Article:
by Freya Marske
Series: The Last Binding #1
Publication Date: November 2, 2021
Genres: Fantasy, Romance
I received this book for free from NetGalley in exchange for an honest review. This does not affect my opinion of the book or the content of my review.My rating:
Red White & Royal Blue meets Jonathan Strange and Mr. Norrell in debut author Freya Marske’s A Marvellous Light, featuring an Edwardian England full of magic, contracts, and conspiracies.
Robin Blyth has more than enough bother in his life. He’s struggling to be a good older brother, a responsible employer, and the harried baronet of a seat gutted by his late parents’ excesses. When an administrative mistake sees him named the civil service liaison to a hidden magical society, he discovers what’s been operating beneath the unextraordinary reality he’s always known.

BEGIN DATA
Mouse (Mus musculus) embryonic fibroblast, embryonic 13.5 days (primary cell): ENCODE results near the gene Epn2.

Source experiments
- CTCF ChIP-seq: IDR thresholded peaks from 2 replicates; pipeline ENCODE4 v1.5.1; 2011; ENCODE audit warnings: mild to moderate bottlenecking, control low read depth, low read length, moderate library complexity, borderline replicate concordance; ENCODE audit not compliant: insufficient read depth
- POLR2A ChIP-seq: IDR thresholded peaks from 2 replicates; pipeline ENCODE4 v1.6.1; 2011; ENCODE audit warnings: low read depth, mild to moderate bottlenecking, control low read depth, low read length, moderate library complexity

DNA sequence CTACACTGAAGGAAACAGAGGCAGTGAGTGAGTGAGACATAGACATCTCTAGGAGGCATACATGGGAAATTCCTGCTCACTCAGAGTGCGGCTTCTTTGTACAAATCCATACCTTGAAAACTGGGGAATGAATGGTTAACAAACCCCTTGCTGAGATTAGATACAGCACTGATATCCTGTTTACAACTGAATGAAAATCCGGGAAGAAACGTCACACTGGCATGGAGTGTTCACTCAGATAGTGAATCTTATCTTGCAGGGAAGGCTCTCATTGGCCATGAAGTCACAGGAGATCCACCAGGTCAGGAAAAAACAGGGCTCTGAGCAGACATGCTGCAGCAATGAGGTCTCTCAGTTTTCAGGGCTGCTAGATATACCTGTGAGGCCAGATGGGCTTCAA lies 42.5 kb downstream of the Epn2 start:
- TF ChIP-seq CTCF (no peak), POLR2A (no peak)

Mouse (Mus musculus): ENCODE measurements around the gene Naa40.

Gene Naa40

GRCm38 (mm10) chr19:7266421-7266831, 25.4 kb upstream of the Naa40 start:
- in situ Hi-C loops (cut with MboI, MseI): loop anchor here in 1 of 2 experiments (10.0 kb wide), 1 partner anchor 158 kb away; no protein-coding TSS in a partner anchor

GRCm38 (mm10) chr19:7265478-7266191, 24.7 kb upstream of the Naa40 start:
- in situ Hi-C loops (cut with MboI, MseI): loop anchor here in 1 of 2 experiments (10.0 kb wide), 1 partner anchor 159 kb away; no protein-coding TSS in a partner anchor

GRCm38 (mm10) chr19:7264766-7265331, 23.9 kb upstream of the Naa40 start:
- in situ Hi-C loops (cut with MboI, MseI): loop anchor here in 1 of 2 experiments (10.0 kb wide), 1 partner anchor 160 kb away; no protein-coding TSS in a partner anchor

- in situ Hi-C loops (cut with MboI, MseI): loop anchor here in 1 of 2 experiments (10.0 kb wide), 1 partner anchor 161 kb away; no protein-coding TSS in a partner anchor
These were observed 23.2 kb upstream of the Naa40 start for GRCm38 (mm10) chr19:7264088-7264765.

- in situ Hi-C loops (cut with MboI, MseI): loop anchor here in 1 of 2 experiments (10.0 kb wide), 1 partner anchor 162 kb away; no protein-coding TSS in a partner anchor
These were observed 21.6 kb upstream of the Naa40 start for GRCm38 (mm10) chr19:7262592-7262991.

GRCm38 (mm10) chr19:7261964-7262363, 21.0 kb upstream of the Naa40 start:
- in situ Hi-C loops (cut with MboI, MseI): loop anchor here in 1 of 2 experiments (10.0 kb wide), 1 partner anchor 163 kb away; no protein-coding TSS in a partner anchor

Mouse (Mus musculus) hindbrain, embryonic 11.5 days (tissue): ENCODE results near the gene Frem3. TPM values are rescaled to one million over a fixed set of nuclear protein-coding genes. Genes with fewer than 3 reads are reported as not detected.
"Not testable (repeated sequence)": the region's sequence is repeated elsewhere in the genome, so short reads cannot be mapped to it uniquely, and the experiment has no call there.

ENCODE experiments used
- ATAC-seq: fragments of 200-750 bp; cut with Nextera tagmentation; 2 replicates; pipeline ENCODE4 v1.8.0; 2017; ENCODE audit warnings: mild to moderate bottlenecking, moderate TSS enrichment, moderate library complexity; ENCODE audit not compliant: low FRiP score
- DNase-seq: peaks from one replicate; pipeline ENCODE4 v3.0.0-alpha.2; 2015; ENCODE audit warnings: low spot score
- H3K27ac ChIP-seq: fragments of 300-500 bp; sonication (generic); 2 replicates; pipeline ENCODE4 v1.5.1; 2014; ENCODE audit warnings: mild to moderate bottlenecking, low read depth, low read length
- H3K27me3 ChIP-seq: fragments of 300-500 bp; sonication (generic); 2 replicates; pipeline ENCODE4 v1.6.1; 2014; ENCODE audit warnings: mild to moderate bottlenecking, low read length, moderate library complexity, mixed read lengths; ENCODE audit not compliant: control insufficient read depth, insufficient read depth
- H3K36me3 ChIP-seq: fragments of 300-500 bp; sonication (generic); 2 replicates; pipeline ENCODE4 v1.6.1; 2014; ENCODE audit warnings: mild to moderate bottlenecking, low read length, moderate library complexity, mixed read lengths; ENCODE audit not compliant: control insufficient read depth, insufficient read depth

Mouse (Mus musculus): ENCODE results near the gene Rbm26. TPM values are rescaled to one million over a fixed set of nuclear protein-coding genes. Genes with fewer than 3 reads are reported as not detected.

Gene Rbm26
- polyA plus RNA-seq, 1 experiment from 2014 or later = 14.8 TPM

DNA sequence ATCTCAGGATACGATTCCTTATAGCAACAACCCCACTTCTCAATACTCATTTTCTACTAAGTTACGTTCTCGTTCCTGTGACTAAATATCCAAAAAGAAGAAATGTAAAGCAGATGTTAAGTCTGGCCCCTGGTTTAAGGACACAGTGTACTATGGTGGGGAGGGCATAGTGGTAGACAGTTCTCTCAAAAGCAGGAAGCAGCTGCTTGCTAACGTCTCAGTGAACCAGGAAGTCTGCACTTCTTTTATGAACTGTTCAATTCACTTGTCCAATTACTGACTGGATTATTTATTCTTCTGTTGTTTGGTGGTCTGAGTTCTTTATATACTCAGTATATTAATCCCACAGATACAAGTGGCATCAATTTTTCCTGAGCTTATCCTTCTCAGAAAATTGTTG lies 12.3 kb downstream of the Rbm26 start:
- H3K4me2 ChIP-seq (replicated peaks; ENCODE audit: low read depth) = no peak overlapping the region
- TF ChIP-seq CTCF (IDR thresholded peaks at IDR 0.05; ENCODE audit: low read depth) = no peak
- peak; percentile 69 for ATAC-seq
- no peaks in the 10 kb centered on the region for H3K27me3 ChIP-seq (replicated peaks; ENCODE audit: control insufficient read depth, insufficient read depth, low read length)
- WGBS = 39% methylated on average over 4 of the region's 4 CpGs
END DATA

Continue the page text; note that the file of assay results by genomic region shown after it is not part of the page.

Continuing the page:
Now Robin must contend with the beauty and danger of magic, an excruciating deadly curse, and the alarming visions of the future that come with it—not to mention Edwin Courcey, his cold and prickly counterpart in the magical bureaucracy, who clearly wishes Robin were anyone and anywhere else.
Robin’s predecessor has disappeared, and the mystery of what happened to him reveals unsettling truths about the very oldest stories they’ve been told about the land they live on and what binds it. Thrown together and facing unexpected dangers, Robin and Edwin discover a plot that threatens every magician in the British Isles—and a secret that more than one person has already died to keep.
I had high expectations for this book, and wow, did this book deliver! I think a lot of comparisons can be made to Allie Therin’s Magic in Manhattan series: the unusual historical setting (Edwardian England in this case), the magical secret society, the opposites-attract m/m romantic pairing. Considering how much I adored that series, this was an absolute homerun for me.